why i support a no gender december
Australian organisation Play Unlimited’s new “No Gender December” campaign sparked a storm of controversy and vitriol last week. The clear message of the initiative centres upon a rejection of gender-based marketing and advertising of children’s toys. No Gender December advocates that children should choose the toys with which they engage, without being limited by gendered social ideals attaching to their status as a boy or girl. The campaign has gained momentum ahead of Christmas, suggesting that if you were planning to go the standard, generic route of buying Barbies for girls and trucks for boys, maybe you should think again.
Seems pretty fair, right? There is nothing insidious or underhanded about wanting children to be able to choose what toys they play with, and not feel restricted by gender stereotypes. Arguably, the push for toy retailers, companies and manufacturers to become gender-neutral in both production and marketing is a positive step towards reducing gender barriers both locally and globally.
Queensland Senator for the Greens, Larissa Waters, is a primary backer of the campaign. As a key political figure, it is Larissa Waters’ comments of support, published on the No Gender December website, that have gathered most media traction. In the statement, Waters urges toy retailers and companies to become more ‘inclusive’, suggesting that gendering toys can unfairly ingrain certain stereotyped ideals, understandings and perceptions in children. Further, the Senator, and Greens spokesperson for women, suggests this gendering also contributes to broader gender issues, including domestic violence.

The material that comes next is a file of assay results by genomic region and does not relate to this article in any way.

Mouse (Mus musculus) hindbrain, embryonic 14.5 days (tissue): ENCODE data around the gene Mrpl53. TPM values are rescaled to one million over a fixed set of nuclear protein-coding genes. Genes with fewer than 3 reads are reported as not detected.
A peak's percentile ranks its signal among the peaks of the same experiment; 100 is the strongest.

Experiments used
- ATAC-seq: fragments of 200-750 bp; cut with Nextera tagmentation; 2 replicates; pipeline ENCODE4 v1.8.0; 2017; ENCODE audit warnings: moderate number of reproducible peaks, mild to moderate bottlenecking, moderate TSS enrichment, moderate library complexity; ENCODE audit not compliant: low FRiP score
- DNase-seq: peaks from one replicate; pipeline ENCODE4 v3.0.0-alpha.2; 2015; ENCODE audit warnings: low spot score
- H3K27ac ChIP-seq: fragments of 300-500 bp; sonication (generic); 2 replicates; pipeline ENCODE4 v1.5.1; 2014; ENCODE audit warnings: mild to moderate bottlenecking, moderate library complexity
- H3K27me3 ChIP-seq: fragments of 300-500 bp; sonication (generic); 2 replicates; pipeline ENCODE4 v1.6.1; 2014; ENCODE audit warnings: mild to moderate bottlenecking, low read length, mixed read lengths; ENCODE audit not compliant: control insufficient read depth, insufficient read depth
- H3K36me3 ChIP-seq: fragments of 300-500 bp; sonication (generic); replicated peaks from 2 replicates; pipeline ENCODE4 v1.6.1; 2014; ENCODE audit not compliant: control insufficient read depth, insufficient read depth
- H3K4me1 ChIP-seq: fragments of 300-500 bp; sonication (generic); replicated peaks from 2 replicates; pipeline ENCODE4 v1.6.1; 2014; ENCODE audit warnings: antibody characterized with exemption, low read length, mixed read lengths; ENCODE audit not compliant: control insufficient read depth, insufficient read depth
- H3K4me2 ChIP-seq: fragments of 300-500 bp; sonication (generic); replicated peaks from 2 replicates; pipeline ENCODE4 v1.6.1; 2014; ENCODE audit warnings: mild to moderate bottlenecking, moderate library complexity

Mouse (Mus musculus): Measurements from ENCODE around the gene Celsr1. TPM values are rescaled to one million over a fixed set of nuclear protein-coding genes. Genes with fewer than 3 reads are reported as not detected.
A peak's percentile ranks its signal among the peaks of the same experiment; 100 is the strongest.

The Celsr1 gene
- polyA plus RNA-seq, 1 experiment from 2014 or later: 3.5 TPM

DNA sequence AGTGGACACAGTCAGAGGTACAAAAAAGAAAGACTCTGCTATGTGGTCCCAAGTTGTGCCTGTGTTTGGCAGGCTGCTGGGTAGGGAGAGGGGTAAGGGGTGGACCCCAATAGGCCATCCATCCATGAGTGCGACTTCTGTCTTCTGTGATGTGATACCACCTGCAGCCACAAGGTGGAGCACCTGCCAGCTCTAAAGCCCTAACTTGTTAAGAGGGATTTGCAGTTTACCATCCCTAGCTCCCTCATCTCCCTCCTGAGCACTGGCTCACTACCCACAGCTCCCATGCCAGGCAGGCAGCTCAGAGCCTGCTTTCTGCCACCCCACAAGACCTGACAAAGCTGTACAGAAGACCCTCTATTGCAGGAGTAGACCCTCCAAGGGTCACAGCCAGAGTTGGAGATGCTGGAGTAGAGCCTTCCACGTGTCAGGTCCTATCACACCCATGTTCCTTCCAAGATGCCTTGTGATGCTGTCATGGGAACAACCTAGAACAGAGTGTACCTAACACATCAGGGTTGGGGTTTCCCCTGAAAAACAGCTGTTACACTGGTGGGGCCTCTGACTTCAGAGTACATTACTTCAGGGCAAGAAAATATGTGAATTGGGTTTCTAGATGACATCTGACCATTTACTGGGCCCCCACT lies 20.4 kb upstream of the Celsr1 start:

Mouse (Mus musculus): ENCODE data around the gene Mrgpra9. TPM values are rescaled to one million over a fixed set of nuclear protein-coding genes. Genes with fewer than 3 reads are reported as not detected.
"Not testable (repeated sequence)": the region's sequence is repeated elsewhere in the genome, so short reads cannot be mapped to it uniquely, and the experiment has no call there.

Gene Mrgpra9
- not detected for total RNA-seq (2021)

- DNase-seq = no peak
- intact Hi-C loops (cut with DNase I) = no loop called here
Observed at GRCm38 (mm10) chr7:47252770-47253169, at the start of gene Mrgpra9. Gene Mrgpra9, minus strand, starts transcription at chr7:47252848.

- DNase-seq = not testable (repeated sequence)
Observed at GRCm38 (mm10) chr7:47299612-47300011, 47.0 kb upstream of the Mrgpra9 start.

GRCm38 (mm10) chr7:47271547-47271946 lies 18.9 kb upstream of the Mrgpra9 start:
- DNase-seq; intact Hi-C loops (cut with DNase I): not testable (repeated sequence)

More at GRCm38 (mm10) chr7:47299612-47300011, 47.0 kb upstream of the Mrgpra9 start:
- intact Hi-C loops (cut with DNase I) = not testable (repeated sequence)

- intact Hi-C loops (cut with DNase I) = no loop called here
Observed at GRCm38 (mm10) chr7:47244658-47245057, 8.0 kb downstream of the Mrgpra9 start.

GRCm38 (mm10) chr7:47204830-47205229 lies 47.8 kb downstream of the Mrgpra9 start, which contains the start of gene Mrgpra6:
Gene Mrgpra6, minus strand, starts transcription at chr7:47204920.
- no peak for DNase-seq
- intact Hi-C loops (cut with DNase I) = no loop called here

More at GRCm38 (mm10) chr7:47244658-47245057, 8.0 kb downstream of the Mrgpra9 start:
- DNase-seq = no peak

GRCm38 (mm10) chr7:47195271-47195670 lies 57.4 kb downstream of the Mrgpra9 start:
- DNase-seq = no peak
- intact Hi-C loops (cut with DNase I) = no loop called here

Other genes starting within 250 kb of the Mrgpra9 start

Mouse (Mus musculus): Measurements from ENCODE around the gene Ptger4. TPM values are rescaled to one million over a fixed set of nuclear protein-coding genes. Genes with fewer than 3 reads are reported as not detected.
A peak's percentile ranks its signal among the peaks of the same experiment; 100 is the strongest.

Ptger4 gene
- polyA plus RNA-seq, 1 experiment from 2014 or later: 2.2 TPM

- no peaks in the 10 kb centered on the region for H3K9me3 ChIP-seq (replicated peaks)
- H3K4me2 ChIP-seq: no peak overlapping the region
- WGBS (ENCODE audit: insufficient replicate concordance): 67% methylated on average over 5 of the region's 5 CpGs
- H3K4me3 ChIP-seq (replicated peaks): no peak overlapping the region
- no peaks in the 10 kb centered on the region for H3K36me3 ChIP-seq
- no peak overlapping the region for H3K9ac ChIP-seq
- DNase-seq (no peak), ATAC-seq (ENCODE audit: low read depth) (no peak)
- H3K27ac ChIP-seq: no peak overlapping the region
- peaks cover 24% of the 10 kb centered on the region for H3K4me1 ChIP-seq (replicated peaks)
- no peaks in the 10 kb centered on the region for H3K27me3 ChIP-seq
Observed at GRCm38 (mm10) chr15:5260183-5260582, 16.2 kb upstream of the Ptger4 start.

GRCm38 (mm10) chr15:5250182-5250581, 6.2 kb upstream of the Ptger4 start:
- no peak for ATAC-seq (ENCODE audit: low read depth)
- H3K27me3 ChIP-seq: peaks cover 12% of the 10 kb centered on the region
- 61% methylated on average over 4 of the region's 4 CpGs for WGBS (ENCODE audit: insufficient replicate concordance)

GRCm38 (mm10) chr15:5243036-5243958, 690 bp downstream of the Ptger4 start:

Let’s be clear: gendering toys is not domestic violence. It is not violence against women, it is not sexual assault and it does not pertain to the gender pay gap. In the broader context of gender inequality, it is a relatively minor point. And the distance between these issues is something that Waters has identified. However, as a positive push against the current of societal stereotyping, I support No Gender December. Partly because of the clear degree to which gendered treatment of children can still be observed in 2014, even in innocuous comments about whether a pastel baby romper falls too close to being pink and therefore too “girly” for a baby boy. Such details may seem minor, but they stem from broader social mores that pervasively suggest pink is feminine and thus only for girls. As the No Gender December campaign asserts, colours, names, and placement of toys in stores all clearly indicate a gendered focus from retailers. Further, the toys themselves often align to dated ideas of how women and men should ideally act, and the types of social roles they should pursue. These cues all factor into how children, and even their parents, assess suitability of toys. Arguably, these gendered divisions carry on into adulthood. A recent example that comes to mind involves witnessing a man expressing evident discomfort, and verbal disgust, in the sexual and gendered implications attached to wearing an article of pink clothing. Clearly, gender implications remain profoundly existent today.